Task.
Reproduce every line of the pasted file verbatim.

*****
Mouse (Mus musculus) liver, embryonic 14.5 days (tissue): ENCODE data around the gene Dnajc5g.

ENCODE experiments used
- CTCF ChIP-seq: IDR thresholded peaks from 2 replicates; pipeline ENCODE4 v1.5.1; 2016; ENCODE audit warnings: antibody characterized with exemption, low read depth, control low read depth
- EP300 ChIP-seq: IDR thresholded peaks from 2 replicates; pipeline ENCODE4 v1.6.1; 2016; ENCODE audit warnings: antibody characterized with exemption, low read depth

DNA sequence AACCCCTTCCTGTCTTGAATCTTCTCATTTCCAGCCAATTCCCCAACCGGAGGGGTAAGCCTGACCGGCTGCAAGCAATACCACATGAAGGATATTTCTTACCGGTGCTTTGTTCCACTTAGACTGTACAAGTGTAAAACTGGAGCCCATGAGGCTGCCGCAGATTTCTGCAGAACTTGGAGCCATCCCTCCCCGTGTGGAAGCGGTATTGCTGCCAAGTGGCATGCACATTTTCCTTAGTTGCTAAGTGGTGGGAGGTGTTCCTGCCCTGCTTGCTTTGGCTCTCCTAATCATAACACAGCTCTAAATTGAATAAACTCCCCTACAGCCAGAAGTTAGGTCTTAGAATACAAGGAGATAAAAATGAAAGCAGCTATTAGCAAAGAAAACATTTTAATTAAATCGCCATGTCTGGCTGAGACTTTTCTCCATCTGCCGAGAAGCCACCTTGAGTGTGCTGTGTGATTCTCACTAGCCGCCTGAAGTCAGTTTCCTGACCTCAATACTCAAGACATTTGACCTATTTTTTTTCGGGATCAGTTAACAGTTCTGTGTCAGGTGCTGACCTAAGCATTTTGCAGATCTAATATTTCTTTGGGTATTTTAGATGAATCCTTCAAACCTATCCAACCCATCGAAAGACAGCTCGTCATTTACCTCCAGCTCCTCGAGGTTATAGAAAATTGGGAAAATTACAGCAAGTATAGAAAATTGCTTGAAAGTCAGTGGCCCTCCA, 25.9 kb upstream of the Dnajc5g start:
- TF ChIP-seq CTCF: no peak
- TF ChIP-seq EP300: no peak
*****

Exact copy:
Mouse (Mus musculus) liver, embryonic 14.5 days (tissue): ENCODE data around the gene Dnajc5g.

ENCODE experiments used
- CTCF ChIP-seq: IDR thresholded peaks from 2 replicates; pipeline ENCODE4 v1.5.1; 2016; ENCODE audit warnings: antibody characterized with exemption, low read depth, control low read depth
- EP300 ChIP-seq: IDR thresholded peaks from 2 replicates; pipeline ENCODE4 v1.6.1; 2016; ENCODE audit warnings: antibody characterized with exemption, low read depth

DNA sequence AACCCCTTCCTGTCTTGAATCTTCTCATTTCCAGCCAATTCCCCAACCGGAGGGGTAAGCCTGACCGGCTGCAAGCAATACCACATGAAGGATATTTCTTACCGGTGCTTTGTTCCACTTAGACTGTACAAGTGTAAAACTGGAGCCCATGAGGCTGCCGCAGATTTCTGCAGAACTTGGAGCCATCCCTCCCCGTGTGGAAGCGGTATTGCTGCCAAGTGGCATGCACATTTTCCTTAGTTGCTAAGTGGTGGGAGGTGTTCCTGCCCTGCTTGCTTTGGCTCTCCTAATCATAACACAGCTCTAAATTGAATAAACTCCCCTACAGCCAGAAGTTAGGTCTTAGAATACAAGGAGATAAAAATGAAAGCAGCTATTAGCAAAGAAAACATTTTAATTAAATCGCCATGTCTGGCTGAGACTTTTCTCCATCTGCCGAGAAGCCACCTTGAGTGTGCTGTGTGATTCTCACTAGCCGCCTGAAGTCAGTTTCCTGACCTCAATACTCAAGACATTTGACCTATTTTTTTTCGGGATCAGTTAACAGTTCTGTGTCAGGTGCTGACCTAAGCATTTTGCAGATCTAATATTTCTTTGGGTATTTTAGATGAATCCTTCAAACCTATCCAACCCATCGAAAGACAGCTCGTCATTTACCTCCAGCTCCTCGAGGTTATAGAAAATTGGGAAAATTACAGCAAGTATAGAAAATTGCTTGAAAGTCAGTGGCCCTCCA, 25.9 kb upstream of the Dnajc5g start:
- TF ChIP-seq CTCF: no peak
- TF ChIP-seq EP300: no peak